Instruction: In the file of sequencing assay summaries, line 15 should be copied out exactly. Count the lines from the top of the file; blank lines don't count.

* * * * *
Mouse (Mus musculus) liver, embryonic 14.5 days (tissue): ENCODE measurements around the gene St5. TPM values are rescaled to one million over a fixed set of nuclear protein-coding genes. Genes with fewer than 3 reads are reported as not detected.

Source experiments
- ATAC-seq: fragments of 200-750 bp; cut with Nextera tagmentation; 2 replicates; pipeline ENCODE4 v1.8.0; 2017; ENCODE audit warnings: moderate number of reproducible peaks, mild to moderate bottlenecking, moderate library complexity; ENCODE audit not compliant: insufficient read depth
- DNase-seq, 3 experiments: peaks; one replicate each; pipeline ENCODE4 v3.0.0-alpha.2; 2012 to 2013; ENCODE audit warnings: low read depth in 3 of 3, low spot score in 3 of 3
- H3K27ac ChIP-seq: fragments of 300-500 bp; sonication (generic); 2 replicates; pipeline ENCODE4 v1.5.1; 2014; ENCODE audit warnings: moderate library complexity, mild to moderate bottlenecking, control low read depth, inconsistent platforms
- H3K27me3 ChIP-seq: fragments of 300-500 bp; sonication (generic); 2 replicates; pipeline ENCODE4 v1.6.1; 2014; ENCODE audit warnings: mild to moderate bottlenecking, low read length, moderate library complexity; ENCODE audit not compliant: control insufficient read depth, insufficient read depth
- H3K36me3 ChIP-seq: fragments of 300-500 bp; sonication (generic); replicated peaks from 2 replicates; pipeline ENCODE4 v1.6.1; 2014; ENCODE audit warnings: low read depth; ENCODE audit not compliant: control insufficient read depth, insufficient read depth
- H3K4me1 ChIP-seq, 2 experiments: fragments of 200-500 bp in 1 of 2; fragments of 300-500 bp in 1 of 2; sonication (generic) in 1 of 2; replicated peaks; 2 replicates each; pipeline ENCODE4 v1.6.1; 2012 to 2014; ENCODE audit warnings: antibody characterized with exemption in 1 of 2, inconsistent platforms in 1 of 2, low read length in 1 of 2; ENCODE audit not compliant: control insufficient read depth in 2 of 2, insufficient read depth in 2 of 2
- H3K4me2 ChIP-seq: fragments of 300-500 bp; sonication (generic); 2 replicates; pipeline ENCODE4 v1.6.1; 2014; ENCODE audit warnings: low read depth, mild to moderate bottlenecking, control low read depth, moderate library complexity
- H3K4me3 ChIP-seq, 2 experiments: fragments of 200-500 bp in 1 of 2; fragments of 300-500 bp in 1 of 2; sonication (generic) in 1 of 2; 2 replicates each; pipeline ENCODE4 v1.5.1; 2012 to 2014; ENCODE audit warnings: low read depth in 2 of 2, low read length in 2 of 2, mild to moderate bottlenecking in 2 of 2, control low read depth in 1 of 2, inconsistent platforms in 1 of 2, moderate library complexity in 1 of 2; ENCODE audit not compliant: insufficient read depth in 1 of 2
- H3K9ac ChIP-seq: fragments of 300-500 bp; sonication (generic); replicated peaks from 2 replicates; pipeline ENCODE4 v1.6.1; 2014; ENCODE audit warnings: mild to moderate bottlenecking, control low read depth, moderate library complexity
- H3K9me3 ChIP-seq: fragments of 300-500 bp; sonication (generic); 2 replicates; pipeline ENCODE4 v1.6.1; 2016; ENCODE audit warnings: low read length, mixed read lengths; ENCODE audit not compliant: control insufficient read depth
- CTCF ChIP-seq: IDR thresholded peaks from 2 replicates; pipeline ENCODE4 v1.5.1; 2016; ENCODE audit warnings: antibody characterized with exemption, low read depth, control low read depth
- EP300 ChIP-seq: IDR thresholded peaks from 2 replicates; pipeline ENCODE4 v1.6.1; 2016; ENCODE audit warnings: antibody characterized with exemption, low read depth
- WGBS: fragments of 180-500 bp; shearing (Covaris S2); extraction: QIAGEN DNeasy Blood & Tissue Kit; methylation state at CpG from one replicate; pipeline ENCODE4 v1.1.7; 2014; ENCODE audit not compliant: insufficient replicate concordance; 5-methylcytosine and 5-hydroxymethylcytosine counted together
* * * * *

- WGBS: fragments of 180-500 bp; shearing (Covaris S2); extraction: QIAGEN DNeasy Blood & Tissue Kit; methylation state at CpG from one replicate; pipeline ENCODE4 v1.1.7; 2014; ENCODE audit not compliant: insufficient replicate concordance; 5-methylcytosine and 5-hydroxymethylcytosine counted together